City officials may ask for voluntary compliance from businesses currently not required to meet newly adopted standards governing the amount of space that must be provided for vehicles lining up at their drive-thru windows or pick-ups areas.
Dunedin City Commissioners unanimously adopted at last Thursday's final reading an ordinance establishing minimum standards for vehicle stacking at new fast food eateries, banks, pharmacies, daycare facilities and other establishments offering pickup and drop off services.
Under the ordinance a restaurant, pharmacy, car wash, beverage store or other retail establishment will have to provide at least 125 feet of stacking space, while a bank is required to provide 75 feet and a day care or school 25 feet for every dozen students.
Stacking lanes must accommodate peak on-site traffic demands on site and avoid vehicles lining up on adjacent properties or the right of way. Parking spaces cannot be used for vehicle stacking.
Standards were adopted to make sure motorists are not causing a nuisance to others, said Joan Rice, the city’s transportation and traffic engineer. The ordinance was created to prevent vehicles from lining up beyond property boundaries, into public rights-of-way or onto adjacent properties. Rice said Thursday night problems have been caused by one or two business that do not keep the flow of traffic on their property.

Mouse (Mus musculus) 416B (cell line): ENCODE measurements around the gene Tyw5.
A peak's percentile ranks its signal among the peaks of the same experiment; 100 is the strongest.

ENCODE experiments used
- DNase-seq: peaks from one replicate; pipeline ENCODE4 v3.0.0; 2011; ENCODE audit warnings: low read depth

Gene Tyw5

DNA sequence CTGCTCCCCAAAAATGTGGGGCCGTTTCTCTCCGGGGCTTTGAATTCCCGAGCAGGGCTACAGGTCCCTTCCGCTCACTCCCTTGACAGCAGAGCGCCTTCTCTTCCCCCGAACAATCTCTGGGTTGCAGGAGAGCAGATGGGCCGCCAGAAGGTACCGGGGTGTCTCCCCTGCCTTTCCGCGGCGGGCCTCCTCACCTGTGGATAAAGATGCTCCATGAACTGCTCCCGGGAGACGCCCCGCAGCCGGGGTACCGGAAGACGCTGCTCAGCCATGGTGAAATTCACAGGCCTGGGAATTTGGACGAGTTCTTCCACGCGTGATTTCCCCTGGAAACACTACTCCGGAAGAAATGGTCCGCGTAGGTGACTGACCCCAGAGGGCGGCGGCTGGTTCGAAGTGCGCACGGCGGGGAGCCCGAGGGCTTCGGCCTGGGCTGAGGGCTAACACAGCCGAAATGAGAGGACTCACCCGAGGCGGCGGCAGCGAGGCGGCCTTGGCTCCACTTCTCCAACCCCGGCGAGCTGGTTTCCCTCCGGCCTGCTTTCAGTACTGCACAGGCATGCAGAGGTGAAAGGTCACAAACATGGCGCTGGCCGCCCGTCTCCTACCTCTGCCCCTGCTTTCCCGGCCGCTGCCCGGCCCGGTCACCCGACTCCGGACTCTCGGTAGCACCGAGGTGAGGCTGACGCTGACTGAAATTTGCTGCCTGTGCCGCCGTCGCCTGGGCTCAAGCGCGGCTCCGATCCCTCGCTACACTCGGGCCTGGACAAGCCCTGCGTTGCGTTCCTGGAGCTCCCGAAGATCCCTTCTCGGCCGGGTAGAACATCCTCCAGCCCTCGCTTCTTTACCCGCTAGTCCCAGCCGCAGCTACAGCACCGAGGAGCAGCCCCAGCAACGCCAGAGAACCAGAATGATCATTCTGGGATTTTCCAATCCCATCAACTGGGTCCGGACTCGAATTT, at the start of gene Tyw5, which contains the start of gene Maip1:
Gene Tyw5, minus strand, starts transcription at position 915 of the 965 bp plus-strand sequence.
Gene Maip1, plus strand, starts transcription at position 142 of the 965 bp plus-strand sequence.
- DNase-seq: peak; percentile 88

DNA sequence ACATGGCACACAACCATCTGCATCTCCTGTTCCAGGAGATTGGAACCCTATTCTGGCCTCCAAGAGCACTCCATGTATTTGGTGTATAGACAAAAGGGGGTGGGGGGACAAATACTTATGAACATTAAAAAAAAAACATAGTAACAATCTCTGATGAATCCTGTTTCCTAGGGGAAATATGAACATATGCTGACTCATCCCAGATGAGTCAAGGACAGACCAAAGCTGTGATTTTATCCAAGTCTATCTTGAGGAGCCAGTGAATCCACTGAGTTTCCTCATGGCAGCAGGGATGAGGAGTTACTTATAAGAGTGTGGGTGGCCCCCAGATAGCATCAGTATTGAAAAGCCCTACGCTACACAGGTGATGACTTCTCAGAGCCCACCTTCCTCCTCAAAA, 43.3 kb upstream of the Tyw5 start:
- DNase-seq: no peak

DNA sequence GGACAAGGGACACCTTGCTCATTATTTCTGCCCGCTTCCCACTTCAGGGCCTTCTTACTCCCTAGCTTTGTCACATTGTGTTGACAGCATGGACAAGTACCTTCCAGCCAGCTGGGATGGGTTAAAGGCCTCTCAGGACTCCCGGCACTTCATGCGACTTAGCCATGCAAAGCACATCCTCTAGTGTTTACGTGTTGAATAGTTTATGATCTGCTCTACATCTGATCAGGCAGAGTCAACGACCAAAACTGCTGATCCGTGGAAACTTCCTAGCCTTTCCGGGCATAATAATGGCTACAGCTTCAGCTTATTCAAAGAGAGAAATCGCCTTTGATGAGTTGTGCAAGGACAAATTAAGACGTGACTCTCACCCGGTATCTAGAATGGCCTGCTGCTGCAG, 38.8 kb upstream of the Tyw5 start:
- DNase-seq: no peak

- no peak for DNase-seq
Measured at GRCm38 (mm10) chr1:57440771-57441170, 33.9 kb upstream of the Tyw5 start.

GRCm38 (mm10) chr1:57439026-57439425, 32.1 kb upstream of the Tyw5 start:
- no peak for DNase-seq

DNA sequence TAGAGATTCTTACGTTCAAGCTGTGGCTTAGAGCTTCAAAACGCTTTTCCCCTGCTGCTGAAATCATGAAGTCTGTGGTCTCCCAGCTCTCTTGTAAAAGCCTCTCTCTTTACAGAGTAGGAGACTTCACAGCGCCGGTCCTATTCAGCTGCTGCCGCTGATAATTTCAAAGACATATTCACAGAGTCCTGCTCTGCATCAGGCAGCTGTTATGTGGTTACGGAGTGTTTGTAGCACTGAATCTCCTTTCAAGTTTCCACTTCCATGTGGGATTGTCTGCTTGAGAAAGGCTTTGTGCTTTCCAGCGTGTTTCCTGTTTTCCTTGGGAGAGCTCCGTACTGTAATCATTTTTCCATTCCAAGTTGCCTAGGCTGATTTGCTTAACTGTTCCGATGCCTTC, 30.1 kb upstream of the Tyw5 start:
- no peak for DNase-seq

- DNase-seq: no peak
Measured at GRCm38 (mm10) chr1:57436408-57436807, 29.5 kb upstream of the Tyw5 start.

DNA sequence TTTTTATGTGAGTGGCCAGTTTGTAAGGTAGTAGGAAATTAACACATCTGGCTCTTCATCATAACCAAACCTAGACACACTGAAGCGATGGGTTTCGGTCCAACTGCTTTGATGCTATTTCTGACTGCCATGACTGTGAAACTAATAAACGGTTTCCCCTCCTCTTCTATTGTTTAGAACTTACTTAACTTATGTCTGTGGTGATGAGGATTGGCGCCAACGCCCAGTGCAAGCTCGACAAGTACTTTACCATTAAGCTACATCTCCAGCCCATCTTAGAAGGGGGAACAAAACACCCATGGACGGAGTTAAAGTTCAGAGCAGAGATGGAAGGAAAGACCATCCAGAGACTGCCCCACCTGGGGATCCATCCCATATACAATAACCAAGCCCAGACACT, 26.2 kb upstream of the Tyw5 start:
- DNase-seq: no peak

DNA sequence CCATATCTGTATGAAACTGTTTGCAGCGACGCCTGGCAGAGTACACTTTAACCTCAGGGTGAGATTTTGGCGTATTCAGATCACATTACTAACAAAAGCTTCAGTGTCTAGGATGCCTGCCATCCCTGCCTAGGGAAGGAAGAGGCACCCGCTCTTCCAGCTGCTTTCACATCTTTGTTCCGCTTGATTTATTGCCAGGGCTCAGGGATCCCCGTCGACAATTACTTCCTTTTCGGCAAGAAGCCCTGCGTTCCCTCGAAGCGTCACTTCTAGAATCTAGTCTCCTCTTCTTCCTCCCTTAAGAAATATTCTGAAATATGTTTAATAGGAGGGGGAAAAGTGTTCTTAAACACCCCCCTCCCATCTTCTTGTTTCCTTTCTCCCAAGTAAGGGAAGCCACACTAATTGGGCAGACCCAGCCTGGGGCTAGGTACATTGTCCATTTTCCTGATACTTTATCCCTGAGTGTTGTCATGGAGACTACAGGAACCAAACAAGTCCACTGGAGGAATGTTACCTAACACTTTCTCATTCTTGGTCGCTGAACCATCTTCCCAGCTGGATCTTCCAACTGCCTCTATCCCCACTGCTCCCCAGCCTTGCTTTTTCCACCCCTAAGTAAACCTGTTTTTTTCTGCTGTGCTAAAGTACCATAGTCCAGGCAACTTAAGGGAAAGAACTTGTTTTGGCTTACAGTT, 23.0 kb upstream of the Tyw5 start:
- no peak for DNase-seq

Existing businesses are grandfathered in, but all new businesses that want to provide a drive-thru will have to meet the new minimum requirements. Commissioners suggested staff ask some offending businesses if they might be willing to address the concerns of surrounding property owners and try to meet the provisions of the new ordinance.
Mayor Dave Eggers said “it is a safety concern.”
Rice said there is an option for developers who don’t agree with minimum standards designed by the city to conduct a special study at their own expense, based on site specific issues. In addition, the city may require a business to supply a stacking study, she added. If the business’ stacking plan causes problems after the project is completed, the property owner will be required to make changes to eliminate the problem.